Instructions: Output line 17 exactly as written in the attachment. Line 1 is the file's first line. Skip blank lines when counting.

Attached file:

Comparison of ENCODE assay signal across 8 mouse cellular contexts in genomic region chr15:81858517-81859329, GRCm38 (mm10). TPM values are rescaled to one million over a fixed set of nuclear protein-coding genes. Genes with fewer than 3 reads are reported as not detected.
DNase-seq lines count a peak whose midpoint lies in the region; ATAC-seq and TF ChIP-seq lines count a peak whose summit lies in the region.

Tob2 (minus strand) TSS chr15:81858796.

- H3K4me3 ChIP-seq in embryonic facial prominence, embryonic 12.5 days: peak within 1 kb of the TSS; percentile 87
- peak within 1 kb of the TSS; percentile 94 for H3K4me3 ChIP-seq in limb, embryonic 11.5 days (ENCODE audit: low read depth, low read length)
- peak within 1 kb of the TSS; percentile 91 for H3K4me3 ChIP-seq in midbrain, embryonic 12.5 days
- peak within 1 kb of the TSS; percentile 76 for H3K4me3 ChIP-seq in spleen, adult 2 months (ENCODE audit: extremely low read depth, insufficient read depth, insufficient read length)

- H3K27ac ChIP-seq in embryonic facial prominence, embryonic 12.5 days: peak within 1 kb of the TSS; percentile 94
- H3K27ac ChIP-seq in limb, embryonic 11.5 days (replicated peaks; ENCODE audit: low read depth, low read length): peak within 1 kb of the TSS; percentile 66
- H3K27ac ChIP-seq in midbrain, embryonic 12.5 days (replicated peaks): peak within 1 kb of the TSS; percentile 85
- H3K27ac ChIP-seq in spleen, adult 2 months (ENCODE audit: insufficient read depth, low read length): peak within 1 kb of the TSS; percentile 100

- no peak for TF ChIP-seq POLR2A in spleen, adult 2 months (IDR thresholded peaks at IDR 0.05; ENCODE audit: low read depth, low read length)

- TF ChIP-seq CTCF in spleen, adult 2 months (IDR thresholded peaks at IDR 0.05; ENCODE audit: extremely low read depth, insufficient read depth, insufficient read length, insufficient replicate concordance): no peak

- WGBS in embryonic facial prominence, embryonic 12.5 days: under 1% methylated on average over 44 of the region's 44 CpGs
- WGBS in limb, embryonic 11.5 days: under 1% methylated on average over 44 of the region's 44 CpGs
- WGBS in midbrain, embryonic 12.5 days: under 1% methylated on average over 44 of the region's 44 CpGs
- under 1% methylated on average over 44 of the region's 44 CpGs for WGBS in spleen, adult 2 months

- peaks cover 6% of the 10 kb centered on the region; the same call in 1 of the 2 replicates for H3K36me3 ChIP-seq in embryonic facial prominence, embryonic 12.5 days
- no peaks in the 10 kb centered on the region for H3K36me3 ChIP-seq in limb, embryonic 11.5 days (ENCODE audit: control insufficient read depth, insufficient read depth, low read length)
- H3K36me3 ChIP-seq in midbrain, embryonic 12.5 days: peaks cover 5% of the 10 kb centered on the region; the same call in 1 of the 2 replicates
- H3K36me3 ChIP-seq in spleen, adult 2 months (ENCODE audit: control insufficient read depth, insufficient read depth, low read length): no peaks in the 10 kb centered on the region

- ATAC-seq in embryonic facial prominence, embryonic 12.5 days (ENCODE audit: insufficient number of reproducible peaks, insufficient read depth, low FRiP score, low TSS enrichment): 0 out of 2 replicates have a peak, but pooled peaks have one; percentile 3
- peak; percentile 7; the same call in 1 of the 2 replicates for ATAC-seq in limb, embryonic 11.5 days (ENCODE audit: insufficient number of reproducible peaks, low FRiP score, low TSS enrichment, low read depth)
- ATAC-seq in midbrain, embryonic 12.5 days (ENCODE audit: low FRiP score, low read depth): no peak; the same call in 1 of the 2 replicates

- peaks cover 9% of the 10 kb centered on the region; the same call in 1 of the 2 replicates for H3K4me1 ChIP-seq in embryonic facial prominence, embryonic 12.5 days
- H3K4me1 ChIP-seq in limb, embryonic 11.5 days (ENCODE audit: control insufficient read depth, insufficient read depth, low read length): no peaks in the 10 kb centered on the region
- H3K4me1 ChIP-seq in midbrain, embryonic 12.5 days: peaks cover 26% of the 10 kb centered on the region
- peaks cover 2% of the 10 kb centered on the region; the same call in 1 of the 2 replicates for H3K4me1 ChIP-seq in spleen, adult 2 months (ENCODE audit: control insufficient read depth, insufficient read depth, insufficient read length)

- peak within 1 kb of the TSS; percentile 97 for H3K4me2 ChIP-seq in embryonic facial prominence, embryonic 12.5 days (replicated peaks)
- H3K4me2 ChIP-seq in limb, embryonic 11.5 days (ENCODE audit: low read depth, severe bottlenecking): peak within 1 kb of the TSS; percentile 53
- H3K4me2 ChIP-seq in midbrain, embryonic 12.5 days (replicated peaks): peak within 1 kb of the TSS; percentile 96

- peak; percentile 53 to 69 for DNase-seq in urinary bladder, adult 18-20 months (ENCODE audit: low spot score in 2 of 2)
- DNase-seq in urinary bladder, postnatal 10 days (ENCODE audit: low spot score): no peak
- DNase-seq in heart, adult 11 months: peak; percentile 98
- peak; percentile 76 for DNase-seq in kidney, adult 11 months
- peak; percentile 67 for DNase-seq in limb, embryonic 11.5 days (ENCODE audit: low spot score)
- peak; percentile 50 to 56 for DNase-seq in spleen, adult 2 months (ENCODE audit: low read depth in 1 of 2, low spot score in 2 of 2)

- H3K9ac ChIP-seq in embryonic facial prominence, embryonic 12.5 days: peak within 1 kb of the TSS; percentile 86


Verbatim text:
- under 1% methylated on average over 44 of the region's 44 CpGs for WGBS in spleen, adult 2 months